New York City is home to a staggering two-hundred-fifty plus hotels, ranging from five star palaces to hole in the wall hostels. And yet, even with mind-boggling number of options many visitors to the city end up just settling for whatever hotel they’re most familiar with, and that right there is a colossal mistake. New York hotels, old and new, are an attraction in their own right, and each one is as unique as the city’s eight million plus inhabitants. From a stately high-rise on Madison, to a renovated factory in Williamsburg, New York has a bevy of classic and contemporary hotels that are well worth a stay.
The Plaza: Barefoot in the Park, Scent of a Woman, Almost Famous, The Great Gatsby, American Hustle. All these films (and many, many more) have been filmed in and around this one-hundred-seven-year old hotel, because few buildings epitomize classic New York quite like The Plaza.
The Pierre: Elizabeth Taylor, Yves Saint-Laurent, and Sumner Redstone all once called The Pierre home, and that air of opulence still lingers today from the legendary rotunda up to the ultra-expensive Penthouse suites soaring five hundred plus feet over Central Park East.
Hotel ElysÃ©e: Tennessee Williams died in the â€œSunset Suite,â€ the downstairs restaurant, the Monkey Bar is co-owned by Vanity Fair editor Graydon Carter, and no two rooms are identical at this small, yet storied boutique in Midtown East.
The Waldorf Astoria: The Waldorf was the first to hotel to offer room service, it has its own railway platform, and Marilyn Monroe once took up residency here. While this recently renovated hotel doesn’t run cheap (in fact none of these classics are easy on the wallet) it remains one of the most grand hotels in all of Manhattan. We also just found out that the place is worth about 2 billion dollars, so we can understand how they can get those high rack rates.
The Carlyle: Known during the early sixties as “the New York White House,â€ JFK spent many days at The Carlyle, and even apparently snuck Marilyn Monroe up through the hotel’s network of tunnels for a few clandestine conferences. As an added bonus Woody Allen plays weekly in a jazz group at Bemelmans Bar downstairs.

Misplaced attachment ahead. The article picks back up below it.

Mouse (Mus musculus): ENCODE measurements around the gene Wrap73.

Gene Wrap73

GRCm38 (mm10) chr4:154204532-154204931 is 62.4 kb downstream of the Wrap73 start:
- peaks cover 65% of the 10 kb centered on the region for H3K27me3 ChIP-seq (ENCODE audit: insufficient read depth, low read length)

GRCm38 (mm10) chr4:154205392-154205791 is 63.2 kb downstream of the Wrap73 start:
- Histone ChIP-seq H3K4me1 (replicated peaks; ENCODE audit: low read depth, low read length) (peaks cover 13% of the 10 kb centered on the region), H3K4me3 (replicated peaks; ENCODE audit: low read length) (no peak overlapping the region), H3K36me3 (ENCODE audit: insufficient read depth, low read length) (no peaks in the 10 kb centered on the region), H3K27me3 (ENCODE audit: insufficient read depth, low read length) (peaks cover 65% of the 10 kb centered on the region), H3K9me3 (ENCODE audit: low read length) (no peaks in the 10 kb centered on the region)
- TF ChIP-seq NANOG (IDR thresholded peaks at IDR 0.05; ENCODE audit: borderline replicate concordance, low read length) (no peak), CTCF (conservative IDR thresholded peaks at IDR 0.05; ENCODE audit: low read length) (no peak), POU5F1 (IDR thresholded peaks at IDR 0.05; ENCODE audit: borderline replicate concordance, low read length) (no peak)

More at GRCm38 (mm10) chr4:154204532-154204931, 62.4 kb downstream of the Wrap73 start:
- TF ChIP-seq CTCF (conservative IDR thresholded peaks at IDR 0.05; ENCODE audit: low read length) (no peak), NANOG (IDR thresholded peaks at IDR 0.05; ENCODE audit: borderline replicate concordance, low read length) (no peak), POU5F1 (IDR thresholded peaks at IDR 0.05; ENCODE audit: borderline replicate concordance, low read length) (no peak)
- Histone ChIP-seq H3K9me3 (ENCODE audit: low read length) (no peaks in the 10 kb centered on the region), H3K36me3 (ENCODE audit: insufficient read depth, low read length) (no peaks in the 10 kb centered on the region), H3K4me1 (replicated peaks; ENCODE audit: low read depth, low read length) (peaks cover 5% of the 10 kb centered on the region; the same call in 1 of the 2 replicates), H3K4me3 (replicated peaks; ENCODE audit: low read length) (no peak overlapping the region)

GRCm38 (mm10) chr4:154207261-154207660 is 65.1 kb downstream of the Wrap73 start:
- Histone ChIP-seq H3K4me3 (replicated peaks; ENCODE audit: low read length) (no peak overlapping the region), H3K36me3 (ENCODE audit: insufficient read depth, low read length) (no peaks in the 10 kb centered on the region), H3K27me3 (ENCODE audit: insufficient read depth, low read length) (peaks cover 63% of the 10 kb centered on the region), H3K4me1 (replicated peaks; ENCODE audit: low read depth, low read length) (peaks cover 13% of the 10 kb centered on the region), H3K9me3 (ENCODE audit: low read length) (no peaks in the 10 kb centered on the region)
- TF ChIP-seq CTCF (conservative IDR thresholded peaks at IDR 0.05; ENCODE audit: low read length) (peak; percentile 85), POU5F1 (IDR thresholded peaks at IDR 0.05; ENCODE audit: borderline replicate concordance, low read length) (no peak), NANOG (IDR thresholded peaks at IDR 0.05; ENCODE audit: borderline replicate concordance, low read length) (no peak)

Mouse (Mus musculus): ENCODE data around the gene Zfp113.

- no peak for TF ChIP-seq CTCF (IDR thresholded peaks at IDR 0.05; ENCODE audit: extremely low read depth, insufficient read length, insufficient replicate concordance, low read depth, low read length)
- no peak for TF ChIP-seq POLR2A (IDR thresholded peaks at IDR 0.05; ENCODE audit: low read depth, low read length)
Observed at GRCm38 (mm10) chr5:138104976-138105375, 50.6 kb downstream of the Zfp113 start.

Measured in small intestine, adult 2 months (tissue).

The Standard East Village: The latest addition to Andre Balazs mini-empire, the Standard East Village is often overshadowed by its West Village counterpart, but the Cooper Square location is a more tranquil, and all around more manageable spot.
The Jane: Perched just a few steps the Hudson River, The Jane was originally built as a lodging house for weary seaman, but today has been converted into a splashy destination hotel, with a healthy dose of ocean-inspired details.
The Wythe: The Wythe could be considered the last thing that hipsterfied Williamsburg was missing: a swanky boutique hotel with a rooftop bar and prices on par with (if not above) comparable spots in Manhattan. Although with a gorgeous interior, a great restaurant, and some incredible views, the Wythe might just be worth the trek across the river.
The Mercer: Located smack dab in the middle of SoHo, the Mercer is another Andre Balazs production, and the sister hotel to LA’s Chateau Marmont. Despite it’s central location (and frequent celebrity guests) the Mercer is actually a fairly peaceful, and quite beautiful place to stay.
The NoMad: When it made its debut a couple years ago, the NoMad marked a new era in the New York hotel world. Billed as somewhat of an â€œAce Hotel for grownups,â€ The NoMad is a more streamlined and stylish riff on â€œNew York cool.â€ Think less kitschy, more sleek.
The Bowery: The Bowery ain’t what it used to be, but in the case of The Bowery Hotel that is quite a good thing. Located somewhere between the East Village and NoHo, TBH is a downtown hotel, that’s quiet enough to feel like anything but. And they’ve got a pretty damn good restaurant to boot.
The Gramercy Park:In another life, Humphrey Bogart was married here, The Kennedy’s lived on the second floor, and Babe Ruth drank at the bar. The Clash, David Bowie, The Stones and Madonna laid their heads down at the GPH. Today, that grandiose spirit lives on with an art selection that was curated by Julian Schnabel and some seriously dramatic interiors. The best perk of all though, is that if you stay at the hotel, you get your own key to Gramercy Park, arguably the most sought after key in the entire city.
The Greenwich: Some hotels have celebrity guests, The Greenwich has a celebrity owner. But despite the fact that Robert DeNiro owns this 88-room hotel though, it’s far from glitzy. Located in TriBeCa on the more mellow side of downtown, The Greenwich is unimposing, comfortable, and most importantly, quiet.
The Mark: The lobby looks straight out of an exhibit on Italian futurism, the furniture is modern, and all the walls are adorned with art by big-name. Yep, if you forgot where you’re at, you could easily think that you’re downtown, but The Mark is actually located far north at Madison & 77th. While it does feel more downtown than uptown, The Mark does have a few Upper East Side appropriate features including their own John Lobb shop and a Jean-Gorges restaurant.